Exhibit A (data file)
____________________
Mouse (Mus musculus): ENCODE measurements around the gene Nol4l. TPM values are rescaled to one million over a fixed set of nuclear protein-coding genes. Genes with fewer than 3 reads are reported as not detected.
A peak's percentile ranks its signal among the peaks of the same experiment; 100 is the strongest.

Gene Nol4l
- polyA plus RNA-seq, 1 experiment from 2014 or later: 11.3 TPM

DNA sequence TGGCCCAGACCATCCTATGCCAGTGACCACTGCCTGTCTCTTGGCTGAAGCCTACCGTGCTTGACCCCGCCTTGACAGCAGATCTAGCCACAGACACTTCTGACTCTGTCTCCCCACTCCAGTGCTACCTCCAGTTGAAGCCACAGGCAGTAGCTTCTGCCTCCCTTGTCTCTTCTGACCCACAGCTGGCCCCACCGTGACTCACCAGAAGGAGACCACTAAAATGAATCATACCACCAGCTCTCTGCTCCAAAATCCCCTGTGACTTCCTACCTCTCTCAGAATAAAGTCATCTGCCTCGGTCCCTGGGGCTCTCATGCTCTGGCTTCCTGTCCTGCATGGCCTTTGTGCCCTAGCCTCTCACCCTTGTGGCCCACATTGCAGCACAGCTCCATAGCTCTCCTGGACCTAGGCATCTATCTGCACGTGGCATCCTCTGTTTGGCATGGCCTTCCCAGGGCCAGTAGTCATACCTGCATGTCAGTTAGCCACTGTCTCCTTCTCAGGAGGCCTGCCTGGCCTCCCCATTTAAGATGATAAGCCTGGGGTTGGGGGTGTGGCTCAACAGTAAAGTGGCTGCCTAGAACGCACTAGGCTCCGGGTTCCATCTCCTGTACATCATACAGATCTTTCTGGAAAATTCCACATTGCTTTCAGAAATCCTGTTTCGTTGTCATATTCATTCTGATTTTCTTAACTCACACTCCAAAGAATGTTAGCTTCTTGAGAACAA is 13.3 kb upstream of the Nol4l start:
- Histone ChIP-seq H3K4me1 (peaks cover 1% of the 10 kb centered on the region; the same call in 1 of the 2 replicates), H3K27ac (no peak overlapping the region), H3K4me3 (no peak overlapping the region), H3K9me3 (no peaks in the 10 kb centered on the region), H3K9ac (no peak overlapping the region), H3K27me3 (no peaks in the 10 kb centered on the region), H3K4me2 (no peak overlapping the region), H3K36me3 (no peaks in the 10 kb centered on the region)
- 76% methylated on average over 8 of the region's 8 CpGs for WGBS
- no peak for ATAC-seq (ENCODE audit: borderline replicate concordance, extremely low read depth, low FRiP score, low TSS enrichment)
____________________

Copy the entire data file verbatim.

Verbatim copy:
Mouse (Mus musculus): ENCODE measurements around the gene Nol4l. TPM values are rescaled to one million over a fixed set of nuclear protein-coding genes. Genes with fewer than 3 reads are reported as not detected.
A peak's percentile ranks its signal among the peaks of the same experiment; 100 is the strongest.

Gene Nol4l
- polyA plus RNA-seq, 1 experiment from 2014 or later: 11.3 TPM

DNA sequence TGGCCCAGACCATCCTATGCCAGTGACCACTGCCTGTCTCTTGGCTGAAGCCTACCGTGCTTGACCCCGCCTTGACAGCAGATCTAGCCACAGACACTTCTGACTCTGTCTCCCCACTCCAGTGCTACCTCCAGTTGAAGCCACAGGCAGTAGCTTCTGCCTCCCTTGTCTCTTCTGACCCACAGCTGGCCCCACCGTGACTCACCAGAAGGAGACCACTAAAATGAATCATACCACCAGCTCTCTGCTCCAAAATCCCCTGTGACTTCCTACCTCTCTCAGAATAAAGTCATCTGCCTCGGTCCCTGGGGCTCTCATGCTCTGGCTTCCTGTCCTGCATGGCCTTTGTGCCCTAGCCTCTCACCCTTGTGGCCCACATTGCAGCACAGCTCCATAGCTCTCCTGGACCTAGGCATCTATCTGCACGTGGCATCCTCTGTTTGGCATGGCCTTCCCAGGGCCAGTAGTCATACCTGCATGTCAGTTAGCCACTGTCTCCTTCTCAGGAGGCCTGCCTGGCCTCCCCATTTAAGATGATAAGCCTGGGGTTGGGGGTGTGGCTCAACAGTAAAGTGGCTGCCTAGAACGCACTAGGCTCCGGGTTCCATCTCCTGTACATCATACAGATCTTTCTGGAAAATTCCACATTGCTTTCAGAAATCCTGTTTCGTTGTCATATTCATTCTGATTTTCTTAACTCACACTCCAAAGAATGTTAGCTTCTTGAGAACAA is 13.3 kb upstream of the Nol4l start:
- Histone ChIP-seq H3K4me1 (peaks cover 1% of the 10 kb centered on the region; the same call in 1 of the 2 replicates), H3K27ac (no peak overlapping the region), H3K4me3 (no peak overlapping the region), H3K9me3 (no peaks in the 10 kb centered on the region), H3K9ac (no peak overlapping the region), H3K27me3 (no peaks in the 10 kb centered on the region), H3K4me2 (no peak overlapping the region), H3K36me3 (no peaks in the 10 kb centered on the region)
- 76% methylated on average over 8 of the region's 8 CpGs for WGBS
- no peak for ATAC-seq (ENCODE audit: borderline replicate concordance, extremely low read depth, low FRiP score, low TSS enrichment)